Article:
Day 15 O is for Obelisks

O – Obelisks – Monuments to men/rulers/gods – Buildings, temples, statues, cairns, etc. can all be monuments.

What monuments, statues, and tombs exist for heroes, conquerors, rulers, gods, and deeds? For a fallen city how many of these are damaged and in ruin? Does it matter how they were damaged? Fire might only blacken them or also cause them to crack, or crumble. Earthquakes might only topple them, or make them unsteady.

Is a fallen city being re-occupied and any old stone being used as building materials, as happened to the Coliseum in Rome and to the pyramids in Egypt?

Can the players read the languages or interpret the images or scenes on monuments? For example, on Crete were discovered the Linear A and Linear B writing systems. Linear B proved to be an early form of Greek, but Linear A has yet to be deciphered.

Is there a decree or dedication written in multiple languages, like the Rosetta Stone, that might enable the right sage or character to decipher it without needing magic?

Obelisks, spires, stellae, arches, stones, are all examples. The stone can be worked or unworked. The worked stone can be roughly worked, smoothed, or polished.

Stones can have letters, symbols, or images that are carved in relief or engraved. Stone for monuments can be of a different type than other buildings, or the same type but of a different color; for example, black or white marble, or marble for monuments, and granite for mundane construction. Paints and dyes could be used to color or highlight certain parts, or add an extra flair.

Some monuments may have been damaged intentionally, such as when a successor ruler obliterates the name of a hated or maligned predecessor, or if a once hailed hero has fallen from grace.

Stone can be soft, medium, or hard.

Soft stone examples are chalk, soapstone, pumic, and tufa. They can be worked by almost anything, and chalk can be worked by fingernails.

Medium stone examples are marble and many limestones. Tufa, mentioned above is a type of limestone.

Hard stone examples are granite and basalt. They are difficult to carve with even iron and steel tools and tend to be used for building processes that don’t require much shaping, but there are exampled of granite monuments.

There are also other kinds of stone that might be used for other purposes, like stone tools made from flint or obsidian, a volcanic glass. Decorative items and inlays in stone can be made from any other type of stone, or even gems.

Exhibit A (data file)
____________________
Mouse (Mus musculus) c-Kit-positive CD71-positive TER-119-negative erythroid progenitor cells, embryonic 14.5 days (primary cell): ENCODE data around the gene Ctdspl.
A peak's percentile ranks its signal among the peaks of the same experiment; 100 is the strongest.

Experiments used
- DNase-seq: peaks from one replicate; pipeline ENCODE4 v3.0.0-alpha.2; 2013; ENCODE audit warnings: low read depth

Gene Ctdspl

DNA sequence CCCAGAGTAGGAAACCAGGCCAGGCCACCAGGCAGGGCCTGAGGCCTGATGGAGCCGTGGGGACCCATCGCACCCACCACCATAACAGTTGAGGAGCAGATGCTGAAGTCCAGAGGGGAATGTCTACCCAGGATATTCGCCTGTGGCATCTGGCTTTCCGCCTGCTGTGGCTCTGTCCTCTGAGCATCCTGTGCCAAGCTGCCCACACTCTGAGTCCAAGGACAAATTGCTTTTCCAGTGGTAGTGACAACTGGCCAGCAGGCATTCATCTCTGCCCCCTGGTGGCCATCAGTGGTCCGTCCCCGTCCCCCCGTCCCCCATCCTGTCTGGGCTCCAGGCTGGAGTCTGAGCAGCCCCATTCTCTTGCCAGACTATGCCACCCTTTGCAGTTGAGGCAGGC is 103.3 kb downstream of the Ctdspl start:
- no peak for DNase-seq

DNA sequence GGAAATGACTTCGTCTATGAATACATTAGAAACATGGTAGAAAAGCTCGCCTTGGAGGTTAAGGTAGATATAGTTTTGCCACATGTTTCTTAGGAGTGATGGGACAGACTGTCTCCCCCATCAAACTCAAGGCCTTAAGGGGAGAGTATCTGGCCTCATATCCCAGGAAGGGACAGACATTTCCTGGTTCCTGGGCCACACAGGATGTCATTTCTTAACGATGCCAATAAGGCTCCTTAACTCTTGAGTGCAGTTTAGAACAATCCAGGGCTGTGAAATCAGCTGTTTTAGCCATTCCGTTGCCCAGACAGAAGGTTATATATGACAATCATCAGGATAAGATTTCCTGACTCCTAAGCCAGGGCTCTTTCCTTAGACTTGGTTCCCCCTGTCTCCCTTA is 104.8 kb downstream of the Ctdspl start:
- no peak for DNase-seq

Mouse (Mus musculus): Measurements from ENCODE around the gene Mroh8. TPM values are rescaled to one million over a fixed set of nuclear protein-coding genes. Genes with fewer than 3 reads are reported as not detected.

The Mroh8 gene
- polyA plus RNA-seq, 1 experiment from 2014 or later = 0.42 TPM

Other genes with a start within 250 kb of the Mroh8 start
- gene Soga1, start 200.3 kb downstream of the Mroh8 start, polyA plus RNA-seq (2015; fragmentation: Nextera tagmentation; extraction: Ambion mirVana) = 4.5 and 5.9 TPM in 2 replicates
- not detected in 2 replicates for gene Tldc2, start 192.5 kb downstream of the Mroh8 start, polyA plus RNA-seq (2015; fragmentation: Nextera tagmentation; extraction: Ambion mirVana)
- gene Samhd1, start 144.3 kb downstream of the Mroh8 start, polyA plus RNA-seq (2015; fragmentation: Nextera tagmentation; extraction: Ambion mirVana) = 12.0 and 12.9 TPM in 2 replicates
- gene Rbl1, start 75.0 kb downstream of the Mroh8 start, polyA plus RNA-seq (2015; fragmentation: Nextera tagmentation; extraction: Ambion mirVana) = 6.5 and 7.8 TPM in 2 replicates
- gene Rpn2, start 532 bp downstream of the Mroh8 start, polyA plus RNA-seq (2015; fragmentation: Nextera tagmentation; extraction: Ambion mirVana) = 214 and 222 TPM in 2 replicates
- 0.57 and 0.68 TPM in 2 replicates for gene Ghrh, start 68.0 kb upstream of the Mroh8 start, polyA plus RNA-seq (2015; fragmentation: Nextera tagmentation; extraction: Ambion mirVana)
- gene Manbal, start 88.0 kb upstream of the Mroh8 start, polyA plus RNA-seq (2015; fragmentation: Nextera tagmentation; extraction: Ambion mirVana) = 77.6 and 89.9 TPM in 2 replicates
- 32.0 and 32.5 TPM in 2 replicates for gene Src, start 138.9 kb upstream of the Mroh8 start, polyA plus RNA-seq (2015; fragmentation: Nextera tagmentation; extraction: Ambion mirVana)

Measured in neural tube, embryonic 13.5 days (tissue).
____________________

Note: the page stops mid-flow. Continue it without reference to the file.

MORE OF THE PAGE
Some ideas for tables are assembled below.


  1. Soft
  2. Medium
  3. Hard


  1. None
  2. Rough Cut
  3. Fine Cut – still has tool marks.
  4. Smooth – Tool marks removed.
  5. Polished – Smooth and perhaps shiny.


  1. None
  2. Relief
  3. Engraved

What is the Carving?

  1. Letters – Alphabetic with or without vowels/Heiroglyphs & other Ideograms/Other – see Writing Systems
    1. How many different languages?
  2. Symbols (Other than those in the writing system. For example, arrows to show direction, the writing system would use North, left, up, etc.)
  3. Animal Images
  4. Divine Images
  5. Human Images
  6. Demi-Human Images
  7. Humanoid Images
  8. Monster Images
  9. Combinations of the above.

Color Source/Decoration

  1. Natural from the stone.
  2. Painting
  3. Dyeing
  4. Inlays of other stones or gems.

 Construction Quality

  1. Rough/Loosely Piled
  2. Rough with mortar (Mortar can be mud, clay, cement, concrete, or various mixtures to help hold the stones in place.)
  3. Passable (Good enough to get the job done but not pretty or neat. With or without mortar. If no mortar, could be roughly fitted stone.)
  4. Good (Most craftsmen are capable of this level of craftsmanship.)
  5. Master Quality (It is evident that a master mason had a personal hand in the work and direction of the work.)
  6. Dwarf Quality (Depending on your take, dwarves might just be better than other races at stone work and their average work is better than other races.)
  7. Master Dwarf Quality (An experienced and practiced dwarf stone mason, whose specialty is stone work.)
  8. Other (Divine guided/inspired, magical assistance, etc.)

Each table can be further complicated by including magic.


  1. Writing (Explosive runes, moon runes, etc.)
  2. Images (One or more of the images comes to life and steps out of the carving.)
  3. Construction (Wall of Stone or Mud to Rock used to create the stone, an enchantment on the stone other than writing or animated images.)


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